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Steve Kerr reflects on Jason Kidd’s transition from a superstar on the court to one of the top coaches in the league

Kidd has done a great job coaching the Mavericks so far, but if he wants to take the next step forward, he's going to have to topple Kerr and the Warriors dynasty in the Western Conference Finals
Steve Kerr reflects on Jason Kidd’s transition from a superstar on the court to one of the top coaches in the league

Kidd’s transition from being a superstar on the court to a solid coach on the bench for the Mavericks is something that stood out to Kerr in the buildup to their two teams’ upcoming series:

The players on the court will win the Golden State Warriors and Dallas Mavericks showdown in the Western Conference Finals. On the sidelines, though, there will be an exciting matchup between the two head coaches in this series; Steve Kerr of the Warriors and Jason Kidd of the Mavericks. The two crossed paths from time to time during their playing careers, but now they will square off as coaches with a chance to earn a spot in the NBA Finals on the line.

While they did square off on the court, Kerr and Kidd were different players during their careers. Kerr was a three-point specialist who almost always came off the bench, while Kidd was a 10-time All-Star and arguably the most well-rounded point guard in the game. Kidd’s transition from being a superstar on the court to a solid coach on the bench for the Mavericks is something that stood out to Kerr in the buildup to their two teams’ upcoming series:

“Jason’s really unique because he’s one of the few superstar Hall of Famers who has gone on to become a great coach. Most of the former players are sort of guys like me who were role players and grinders. That seems to be the norm, if you look at all the former players who have coached. Not a lot of superstar top-25 all-time players like Jason who have gone on and done this for a long time. He’s unique.” Steve Kerr, NBC Sports

Why haven’t more superstars like Kidd been able to transition to coaching roles?

While Kerr’s argument isn’t entirely valid, he does make a good point. Players of Kidd’s caliber rarely can transition from the court to the bench as he has done. And while Kidd’s coaching legacy is far from finished, he seems to be on the right path to achieving greatness, especially considering what the Mavs could still achieve this season.

Considering how good Kidd was on the court, it seems like a pretty easy fit, but that often isn’t the case. Players of Kidd’s caliber rarely can make such a seamless transition to coaching, but why is that the case? A closer look shows a few pertinent reasons.

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The most important thing a coach has to be able to do is get their players to buy into their system. If you can’t relate to your players as a coach, that won’t happen. Sometimes, superstar players cannot connect with their players as a coach, partly because the game comes so easily to them. For many players, it’s a grind to make it through the entire 82-game NBA season; for superstar players, that may not be the case.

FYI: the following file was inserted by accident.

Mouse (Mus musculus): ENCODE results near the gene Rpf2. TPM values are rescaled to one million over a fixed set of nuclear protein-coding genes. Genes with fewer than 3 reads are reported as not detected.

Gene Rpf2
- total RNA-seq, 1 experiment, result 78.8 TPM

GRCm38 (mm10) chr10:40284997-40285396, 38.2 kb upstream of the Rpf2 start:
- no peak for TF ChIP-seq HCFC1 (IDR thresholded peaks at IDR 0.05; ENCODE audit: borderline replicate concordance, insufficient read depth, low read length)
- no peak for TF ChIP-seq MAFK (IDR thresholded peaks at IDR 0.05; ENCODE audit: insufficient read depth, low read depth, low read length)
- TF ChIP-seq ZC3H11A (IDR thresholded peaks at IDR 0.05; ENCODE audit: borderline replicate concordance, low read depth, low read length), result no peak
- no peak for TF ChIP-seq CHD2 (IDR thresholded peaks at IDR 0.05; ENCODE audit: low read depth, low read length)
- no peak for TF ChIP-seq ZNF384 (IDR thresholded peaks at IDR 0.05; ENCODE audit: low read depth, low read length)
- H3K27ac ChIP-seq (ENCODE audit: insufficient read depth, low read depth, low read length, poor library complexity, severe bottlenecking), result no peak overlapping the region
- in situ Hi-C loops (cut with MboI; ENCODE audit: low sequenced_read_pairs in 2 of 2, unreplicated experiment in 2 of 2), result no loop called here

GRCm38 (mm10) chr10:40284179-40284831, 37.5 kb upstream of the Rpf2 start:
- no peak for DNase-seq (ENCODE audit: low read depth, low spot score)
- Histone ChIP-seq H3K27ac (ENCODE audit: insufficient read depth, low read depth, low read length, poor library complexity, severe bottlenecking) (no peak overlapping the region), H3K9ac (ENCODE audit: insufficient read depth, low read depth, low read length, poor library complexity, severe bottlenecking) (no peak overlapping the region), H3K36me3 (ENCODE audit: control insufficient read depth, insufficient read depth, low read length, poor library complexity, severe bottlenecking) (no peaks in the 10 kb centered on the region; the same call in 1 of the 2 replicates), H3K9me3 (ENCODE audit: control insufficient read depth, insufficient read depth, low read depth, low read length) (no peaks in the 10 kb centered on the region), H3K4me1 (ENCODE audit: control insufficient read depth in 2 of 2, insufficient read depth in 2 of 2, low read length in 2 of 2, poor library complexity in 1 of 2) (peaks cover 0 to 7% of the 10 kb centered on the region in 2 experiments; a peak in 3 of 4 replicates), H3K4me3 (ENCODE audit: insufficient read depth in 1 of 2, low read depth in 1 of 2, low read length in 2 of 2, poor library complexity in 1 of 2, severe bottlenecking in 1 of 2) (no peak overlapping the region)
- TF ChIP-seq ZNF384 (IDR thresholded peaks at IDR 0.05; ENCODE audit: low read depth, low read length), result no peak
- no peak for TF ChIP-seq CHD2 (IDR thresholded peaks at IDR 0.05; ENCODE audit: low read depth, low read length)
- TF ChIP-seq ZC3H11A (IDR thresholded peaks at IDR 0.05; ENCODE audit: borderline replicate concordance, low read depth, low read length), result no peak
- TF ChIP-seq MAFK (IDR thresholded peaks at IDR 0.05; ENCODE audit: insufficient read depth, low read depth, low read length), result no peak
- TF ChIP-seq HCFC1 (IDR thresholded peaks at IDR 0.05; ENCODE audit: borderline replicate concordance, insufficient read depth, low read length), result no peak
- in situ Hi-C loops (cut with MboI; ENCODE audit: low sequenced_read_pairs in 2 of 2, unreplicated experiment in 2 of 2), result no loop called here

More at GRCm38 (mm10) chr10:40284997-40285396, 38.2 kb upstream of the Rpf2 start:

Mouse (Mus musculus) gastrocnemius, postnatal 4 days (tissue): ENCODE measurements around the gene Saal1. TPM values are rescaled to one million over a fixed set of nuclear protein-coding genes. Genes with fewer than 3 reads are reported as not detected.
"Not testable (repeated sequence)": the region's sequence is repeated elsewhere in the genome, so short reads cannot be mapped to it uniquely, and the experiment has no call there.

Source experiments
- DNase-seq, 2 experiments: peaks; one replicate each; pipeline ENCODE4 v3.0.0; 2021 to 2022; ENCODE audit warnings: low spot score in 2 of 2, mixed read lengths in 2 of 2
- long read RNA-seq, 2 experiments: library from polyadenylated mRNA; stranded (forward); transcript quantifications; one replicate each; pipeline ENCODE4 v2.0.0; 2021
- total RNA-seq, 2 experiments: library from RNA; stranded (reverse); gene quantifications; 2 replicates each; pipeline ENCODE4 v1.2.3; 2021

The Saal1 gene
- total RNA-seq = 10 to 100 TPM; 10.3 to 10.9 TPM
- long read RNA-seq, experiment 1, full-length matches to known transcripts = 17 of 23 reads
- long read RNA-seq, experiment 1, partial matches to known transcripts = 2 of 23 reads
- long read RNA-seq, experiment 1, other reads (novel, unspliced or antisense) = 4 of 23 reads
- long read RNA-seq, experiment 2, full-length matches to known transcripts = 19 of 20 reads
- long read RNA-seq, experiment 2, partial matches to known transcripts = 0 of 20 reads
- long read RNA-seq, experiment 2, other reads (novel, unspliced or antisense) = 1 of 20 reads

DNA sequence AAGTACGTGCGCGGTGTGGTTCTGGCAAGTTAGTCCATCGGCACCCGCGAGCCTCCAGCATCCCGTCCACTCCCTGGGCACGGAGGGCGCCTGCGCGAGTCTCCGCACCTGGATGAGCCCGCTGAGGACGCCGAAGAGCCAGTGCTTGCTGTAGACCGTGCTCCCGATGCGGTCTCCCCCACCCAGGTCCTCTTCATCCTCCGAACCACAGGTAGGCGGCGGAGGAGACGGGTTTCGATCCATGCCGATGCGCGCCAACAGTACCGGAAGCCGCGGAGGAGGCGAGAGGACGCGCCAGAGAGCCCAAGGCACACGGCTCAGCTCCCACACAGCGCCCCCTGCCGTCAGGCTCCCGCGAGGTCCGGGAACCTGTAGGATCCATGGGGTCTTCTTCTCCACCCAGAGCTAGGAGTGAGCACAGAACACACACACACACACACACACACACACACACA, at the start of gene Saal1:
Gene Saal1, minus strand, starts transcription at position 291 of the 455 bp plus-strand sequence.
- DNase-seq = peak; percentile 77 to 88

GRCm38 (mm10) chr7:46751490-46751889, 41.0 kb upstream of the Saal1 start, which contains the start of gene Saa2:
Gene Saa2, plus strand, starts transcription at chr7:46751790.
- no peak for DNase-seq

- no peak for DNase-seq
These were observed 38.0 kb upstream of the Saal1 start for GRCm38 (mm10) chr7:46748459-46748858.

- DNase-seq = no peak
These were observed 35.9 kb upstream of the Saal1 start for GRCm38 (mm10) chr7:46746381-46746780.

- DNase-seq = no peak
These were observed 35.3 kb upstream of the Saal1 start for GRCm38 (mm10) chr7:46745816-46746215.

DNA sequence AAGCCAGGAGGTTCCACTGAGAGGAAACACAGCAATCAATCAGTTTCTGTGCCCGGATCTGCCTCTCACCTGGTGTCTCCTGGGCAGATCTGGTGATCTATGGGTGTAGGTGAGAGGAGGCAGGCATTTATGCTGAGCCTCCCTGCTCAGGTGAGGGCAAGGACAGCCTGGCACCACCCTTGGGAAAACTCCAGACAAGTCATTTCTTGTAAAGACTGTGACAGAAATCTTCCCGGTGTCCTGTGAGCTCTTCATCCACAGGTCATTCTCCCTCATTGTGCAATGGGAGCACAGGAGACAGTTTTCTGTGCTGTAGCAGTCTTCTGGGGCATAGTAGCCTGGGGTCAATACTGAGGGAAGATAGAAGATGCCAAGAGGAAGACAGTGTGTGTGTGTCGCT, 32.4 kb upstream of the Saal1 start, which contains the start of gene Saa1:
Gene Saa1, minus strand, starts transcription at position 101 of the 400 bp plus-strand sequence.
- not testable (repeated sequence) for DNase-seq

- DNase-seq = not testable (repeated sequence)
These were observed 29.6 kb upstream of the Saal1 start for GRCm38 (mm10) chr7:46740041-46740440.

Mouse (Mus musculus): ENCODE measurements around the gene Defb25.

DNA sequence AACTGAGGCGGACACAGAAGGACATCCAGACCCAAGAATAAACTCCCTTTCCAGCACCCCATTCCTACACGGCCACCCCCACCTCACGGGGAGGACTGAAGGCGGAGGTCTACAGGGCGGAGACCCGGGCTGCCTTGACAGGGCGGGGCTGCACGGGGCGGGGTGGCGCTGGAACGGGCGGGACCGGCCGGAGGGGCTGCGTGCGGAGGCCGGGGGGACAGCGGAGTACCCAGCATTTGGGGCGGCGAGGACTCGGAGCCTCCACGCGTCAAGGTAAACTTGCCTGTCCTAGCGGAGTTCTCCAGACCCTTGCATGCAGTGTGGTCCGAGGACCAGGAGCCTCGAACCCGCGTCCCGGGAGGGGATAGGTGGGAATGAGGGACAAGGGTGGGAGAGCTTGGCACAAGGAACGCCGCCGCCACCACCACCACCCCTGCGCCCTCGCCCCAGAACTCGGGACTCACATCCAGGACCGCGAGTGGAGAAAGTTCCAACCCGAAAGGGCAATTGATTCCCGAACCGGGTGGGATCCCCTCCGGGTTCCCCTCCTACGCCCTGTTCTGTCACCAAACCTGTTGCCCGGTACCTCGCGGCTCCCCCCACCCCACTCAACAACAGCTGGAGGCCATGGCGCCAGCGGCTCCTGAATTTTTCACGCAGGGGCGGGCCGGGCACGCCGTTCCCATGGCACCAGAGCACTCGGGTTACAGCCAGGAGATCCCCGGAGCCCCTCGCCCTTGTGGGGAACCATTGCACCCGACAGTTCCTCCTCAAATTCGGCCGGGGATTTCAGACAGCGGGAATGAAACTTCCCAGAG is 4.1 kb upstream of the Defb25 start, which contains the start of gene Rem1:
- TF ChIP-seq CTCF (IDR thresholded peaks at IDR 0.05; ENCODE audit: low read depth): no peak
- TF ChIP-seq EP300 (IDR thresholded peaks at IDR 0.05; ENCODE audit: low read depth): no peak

It also takes patience to work with these players to build their skills. But, again, some players are more naturally skilled than others, so relating to them is more complicated. For example, a guy like Kerr, who was never a star, understands the trials and tribulations of an entire NBA season. So it makes sense that he can relate to his players because he knows what they are going through. Star players may not understand that grind that most players experience.

Kidd has managed to come in and make that transition look effortless. Maybe it’s because he was one of the hardest-working players in the league despite his natural talent that allowed him to connect with Dallas so easily. After a couple of inconsistent stints with the Brooklyn Nets and Milwaukee Bucks to start his career, Kidd has found his home with the Mavericks, and they are four games away from an NBA Finals appearance.

Kerr and Kidd set for a coaching showdown in the WCF

If Kidd wants to make it to his first NBA Finals as a coach, he will have to go through Kerr and the Warriors dynasty. How good his coaching chops are will be determined during this series.

In their previous series against the Phoenix Suns, Kidd made a great adjustment to take his star guard, Luka Doncic, off the ball on defense and let Randy Bullock and Dorian Finney-Smith clamp down the Suns’ top guard duo of Devin Booker and Chris Paul. It’s a big reason they advanced past them in the second round.

Now he’s going to have to figure out how to slow down an extremely potent Golden State offense led by Steph Curry and company. The Dubs have a unique blend of scoring and defense on their roster that makes it difficult to get anything going on either side of the ball. On offense, Doncic will have to shoulder a big load to help counter the Warriors’ lethal shooting.

How Kidd decides to defend Golden State is a big storyline heading into the series. Doncic will have to get involved at some point on defense, as the Warriors have the depth to be able to force switches and get Doncic involved more than the Suns were able to. You can’t hide Doncic on defense anywhere this time around.

Kidd won many of his battles with Kerr on the court, but until further notice, Kerr has the advantage off the court heading into this series. Whether Kidd can outcoach the legendary Golden State skipper could play a massive part in deciding who wins this series. Kerr has the experience, but Kidd has proven to be a unique coach in Kerr’s own words, and it may take some unique gameplans for Dallas to beat the Warriors. 

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